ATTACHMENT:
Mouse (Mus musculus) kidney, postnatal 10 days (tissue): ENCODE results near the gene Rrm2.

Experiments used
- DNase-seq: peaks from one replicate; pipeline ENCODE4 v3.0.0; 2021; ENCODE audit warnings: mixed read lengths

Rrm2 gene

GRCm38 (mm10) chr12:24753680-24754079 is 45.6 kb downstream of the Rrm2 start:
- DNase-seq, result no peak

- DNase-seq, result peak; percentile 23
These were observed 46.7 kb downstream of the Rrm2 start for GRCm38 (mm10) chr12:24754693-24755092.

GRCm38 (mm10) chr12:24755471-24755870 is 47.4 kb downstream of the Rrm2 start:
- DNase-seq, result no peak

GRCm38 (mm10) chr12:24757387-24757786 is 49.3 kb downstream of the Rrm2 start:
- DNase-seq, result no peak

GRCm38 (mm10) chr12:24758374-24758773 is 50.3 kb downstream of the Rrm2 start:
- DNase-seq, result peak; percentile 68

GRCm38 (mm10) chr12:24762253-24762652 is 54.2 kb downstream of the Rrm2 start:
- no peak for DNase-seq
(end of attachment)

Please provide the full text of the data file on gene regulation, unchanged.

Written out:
Mouse (Mus musculus) kidney, postnatal 10 days (tissue): ENCODE results near the gene Rrm2.

Experiments used
- DNase-seq: peaks from one replicate; pipeline ENCODE4 v3.0.0; 2021; ENCODE audit warnings: mixed read lengths

Rrm2 gene

GRCm38 (mm10) chr12:24753680-24754079 is 45.6 kb downstream of the Rrm2 start:
- DNase-seq, result no peak

- DNase-seq, result peak; percentile 23
These were observed 46.7 kb downstream of the Rrm2 start for GRCm38 (mm10) chr12:24754693-24755092.

GRCm38 (mm10) chr12:24755471-24755870 is 47.4 kb downstream of the Rrm2 start:
- DNase-seq, result no peak

GRCm38 (mm10) chr12:24757387-24757786 is 49.3 kb downstream of the Rrm2 start:
- DNase-seq, result no peak

GRCm38 (mm10) chr12:24758374-24758773 is 50.3 kb downstream of the Rrm2 start:
- DNase-seq, result peak; percentile 68

GRCm38 (mm10) chr12:24762253-24762652 is 54.2 kb downstream of the Rrm2 start:
- no peak for DNase-seq